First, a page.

I coined the term, Dark Branding, to describe the realm of storytelling that is the antithesis of, and antidote to, light branding – which is where marketing is pretty much stuck at the moment (think the endless, cookie-cutter memes of ‘happiness’ and ‘gratefulness’, and content or brands that perpetuate the myth of perfect motherhood/bodies/interiors/diets etc etc etc).
While there will always need to be light AND dark (read up on Taoism for more on this), society’s current obsession with the light side of life – and the misguided idea that we should be working towards a Utopia – means that there is an unparalleled opportunity right now for genuinely dark brands, whether a person or a product, to cut through the forgettable mass and make a unforgettable mark.
But what is Dark Branding?
Dark Branding must be:
• Primal (example: Dita von Teese). Primal refers to the physical plane – your actual human body; all the messy blood, sweat and tears of it, the erotic and the enjoyable, the painful and the pleasurable. Light brands are often concerned with the spiritual realm, and the rejection of the physical.
• Provocative (example: Twin Peaks). That which is unusual, unapologetic, unique and utterly, enigmatically wondrous owns this space. Rather than simply ‘sex sells’, the truly provocative is something very, very hard to pin down.
• Powerful (example: Museum of Old and New Art, aka MONA). Something becomes powerful because it is bold, boldly goes where others don’t and is beholden to nothing. Something powerful cannot be ignored, and it therefore changes and challenges the world around it.
These three are the non-negotiables.
Dark Branding is also:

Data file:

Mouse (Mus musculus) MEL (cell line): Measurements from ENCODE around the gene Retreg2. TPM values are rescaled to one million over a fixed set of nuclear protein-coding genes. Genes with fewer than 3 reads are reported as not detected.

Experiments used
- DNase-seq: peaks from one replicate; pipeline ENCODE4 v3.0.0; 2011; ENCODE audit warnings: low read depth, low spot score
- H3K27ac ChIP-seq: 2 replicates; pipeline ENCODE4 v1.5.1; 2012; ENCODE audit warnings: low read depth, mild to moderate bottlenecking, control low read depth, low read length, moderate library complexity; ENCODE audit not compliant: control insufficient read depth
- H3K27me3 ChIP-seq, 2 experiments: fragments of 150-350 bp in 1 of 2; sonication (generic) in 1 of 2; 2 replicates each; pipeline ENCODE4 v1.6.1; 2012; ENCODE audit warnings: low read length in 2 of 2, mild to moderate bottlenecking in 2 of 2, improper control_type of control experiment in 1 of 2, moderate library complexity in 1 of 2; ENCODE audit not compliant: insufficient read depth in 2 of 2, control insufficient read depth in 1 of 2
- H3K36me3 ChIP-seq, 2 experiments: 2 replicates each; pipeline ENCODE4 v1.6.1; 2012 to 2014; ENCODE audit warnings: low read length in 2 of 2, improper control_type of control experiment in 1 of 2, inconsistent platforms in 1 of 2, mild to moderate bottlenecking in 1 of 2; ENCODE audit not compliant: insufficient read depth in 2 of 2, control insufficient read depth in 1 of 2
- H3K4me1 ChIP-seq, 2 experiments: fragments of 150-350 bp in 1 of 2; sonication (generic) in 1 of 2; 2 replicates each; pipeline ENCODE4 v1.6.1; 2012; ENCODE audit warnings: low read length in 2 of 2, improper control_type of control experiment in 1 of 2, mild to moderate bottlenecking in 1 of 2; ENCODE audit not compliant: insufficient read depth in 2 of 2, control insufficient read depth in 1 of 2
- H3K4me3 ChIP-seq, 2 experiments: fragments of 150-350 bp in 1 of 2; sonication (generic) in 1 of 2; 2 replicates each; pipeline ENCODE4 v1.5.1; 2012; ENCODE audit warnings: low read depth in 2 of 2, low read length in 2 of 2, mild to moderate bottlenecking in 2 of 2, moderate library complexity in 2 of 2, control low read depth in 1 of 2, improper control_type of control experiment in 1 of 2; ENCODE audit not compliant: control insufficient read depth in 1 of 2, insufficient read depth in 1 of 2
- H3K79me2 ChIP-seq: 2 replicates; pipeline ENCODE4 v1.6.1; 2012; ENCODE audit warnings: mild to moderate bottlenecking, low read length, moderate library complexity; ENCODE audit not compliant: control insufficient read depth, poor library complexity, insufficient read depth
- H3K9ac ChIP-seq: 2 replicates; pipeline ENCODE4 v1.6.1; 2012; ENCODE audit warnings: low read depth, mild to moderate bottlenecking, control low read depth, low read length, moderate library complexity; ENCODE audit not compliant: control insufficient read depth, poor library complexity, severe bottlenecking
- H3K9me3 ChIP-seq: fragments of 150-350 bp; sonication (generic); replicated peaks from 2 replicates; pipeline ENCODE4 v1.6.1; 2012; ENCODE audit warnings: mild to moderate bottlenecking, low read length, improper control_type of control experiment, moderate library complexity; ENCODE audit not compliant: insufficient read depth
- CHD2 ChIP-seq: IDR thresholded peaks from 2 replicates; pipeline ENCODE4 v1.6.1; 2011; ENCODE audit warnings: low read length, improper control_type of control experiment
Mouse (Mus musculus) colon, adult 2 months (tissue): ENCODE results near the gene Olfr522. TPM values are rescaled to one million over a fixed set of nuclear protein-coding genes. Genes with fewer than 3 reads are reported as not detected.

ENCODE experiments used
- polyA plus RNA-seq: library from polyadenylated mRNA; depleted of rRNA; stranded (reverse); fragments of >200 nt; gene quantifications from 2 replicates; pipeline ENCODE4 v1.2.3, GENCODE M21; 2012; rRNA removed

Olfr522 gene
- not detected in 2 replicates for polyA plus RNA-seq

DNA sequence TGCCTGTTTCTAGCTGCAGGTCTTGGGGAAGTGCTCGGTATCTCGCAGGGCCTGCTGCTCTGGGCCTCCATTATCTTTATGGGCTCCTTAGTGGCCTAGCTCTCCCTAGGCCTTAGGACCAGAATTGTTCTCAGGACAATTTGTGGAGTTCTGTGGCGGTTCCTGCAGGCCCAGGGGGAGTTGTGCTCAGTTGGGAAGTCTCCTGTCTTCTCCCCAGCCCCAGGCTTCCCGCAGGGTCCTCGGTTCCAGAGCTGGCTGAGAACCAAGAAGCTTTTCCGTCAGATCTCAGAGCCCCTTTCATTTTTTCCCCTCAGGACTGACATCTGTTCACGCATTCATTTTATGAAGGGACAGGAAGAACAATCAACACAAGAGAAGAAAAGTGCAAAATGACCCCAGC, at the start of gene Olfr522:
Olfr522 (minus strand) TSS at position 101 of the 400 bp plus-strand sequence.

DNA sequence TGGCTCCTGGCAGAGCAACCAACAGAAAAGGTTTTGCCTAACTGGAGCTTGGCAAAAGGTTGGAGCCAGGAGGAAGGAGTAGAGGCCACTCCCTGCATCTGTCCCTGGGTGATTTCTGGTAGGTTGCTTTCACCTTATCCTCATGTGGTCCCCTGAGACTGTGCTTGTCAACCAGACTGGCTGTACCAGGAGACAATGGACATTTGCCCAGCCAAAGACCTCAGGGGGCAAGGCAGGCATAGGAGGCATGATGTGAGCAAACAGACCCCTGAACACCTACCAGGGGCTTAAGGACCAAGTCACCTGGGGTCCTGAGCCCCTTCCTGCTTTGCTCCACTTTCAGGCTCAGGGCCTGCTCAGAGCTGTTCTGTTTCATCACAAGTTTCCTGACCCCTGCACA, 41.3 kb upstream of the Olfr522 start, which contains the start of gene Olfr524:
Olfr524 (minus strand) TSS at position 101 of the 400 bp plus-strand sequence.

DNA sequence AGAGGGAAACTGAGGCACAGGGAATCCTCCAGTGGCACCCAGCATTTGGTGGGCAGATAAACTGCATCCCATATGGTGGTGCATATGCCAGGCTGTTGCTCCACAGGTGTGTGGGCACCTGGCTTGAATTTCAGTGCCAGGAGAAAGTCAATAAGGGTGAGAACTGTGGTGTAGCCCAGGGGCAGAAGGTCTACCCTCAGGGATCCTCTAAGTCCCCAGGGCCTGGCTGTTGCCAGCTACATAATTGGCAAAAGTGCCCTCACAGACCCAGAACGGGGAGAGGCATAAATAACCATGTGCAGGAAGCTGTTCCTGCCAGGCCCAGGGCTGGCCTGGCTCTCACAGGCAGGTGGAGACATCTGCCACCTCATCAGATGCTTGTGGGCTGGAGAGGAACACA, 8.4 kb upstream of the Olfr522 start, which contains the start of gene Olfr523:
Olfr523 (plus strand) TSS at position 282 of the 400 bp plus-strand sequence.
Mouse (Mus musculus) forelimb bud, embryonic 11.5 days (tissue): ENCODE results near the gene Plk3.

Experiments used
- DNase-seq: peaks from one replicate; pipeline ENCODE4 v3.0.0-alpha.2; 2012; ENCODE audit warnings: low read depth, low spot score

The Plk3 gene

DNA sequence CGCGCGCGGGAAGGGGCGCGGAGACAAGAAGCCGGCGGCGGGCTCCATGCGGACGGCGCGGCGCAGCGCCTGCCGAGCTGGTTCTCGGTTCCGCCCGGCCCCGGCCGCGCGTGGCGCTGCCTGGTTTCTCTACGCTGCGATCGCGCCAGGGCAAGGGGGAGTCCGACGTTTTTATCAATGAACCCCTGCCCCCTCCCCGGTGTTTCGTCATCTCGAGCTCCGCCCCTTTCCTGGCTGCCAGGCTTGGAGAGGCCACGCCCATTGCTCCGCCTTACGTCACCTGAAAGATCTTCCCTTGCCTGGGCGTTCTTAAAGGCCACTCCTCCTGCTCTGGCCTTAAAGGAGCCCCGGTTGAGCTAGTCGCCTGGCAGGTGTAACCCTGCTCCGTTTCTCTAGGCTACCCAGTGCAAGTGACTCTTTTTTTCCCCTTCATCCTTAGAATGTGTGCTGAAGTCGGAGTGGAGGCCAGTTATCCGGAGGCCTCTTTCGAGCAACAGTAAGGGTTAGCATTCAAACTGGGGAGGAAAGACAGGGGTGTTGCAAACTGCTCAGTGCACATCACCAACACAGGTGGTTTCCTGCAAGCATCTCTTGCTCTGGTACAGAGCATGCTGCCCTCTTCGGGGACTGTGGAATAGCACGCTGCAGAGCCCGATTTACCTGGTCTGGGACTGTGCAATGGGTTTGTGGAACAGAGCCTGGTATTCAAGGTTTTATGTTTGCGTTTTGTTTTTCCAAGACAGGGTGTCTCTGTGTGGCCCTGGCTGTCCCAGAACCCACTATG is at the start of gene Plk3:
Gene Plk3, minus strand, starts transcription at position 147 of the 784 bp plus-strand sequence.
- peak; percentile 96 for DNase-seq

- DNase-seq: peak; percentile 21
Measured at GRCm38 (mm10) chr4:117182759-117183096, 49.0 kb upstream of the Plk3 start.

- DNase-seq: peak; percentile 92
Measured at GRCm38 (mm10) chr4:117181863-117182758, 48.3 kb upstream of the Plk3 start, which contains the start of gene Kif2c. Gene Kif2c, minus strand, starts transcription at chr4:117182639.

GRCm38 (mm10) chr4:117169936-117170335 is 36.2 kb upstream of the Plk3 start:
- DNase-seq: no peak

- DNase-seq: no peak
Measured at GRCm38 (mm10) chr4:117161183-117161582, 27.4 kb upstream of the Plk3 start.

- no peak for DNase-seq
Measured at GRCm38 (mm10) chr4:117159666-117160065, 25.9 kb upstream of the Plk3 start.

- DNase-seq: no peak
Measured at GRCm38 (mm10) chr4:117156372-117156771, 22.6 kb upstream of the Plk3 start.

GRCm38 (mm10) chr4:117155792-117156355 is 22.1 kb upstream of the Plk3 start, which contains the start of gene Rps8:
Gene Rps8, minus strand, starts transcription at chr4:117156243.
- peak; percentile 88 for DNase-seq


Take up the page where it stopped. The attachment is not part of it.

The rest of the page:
• Premium – because it is, by its very nature, a niche proposition
• Personal – ditto
• Peerless – ditto
• Perennial – ditto
• Polarising – ditto
• Un-PC – and therefore needed on our intellectually timid planet
Dark Branding is NOT:
• Simply sex or porn – it is more sophisticated and subtle than this
• Obsessed with death – this is an element or theme, naturally, but it is not the be all
• (Only) visually dark – a dark brand can be visually light, yet still have an undercurrent of darkness (think of one of the original masters of personal branding, Frida Kahlo)
What does this mean for you?
Well, if you have a personal or product-based brand that is not getting traction, or feels stale or off somehow, here are some questions for you…
ARE YOU TRYING TO BE LIGHT WHEN YOU’RE MEANT TO BE DARK?
This is an affliction. It comes from people being scared of their inherent darkness. They avoid making the hard decision to understand their own darkness and instead look around them at what’s trending – and simply copy the conventions of the day (this is why those insipid, sparkly gold, handwritten Instagram quotes abound). But if your true nature leans to the dark, then the closer you get to expressing this, the more your world will resonate with others (and with yourself).
ARE YOU TRYING TO BE DARK WHEN YOU’RE MEANT TO BE LIGHT?
This is less common – because it’s simply more challenging to be openly dark than it is openly light. Society is not so accepting of the dark at the moment. But, again, it’s about being yourself. A true light brand (not a contrived, copycat version) is a wonderful thing.
Personally, I have never tried to be light. I’ve always known it’s not me. (If you know of the Birthday Book, I am born on the Day of the Dark Pragmatist, which it’s eerily apt). I have researched, created and collected dark brands for more than 20 years – and I currently have two of my own. I have admittedly been guilty of toning down my darkness in the past. But experience has taught me one thing: if your brand turns you on, it will turn others on. If you are turned off by yourself, then others will also turn off from you. So the closer you are to your true self (whether you lean to the light or the dark), the more successful and happier you will be, both personally and professionally.
So, if you are a dark brand – be brave and go bloody be a dark brand!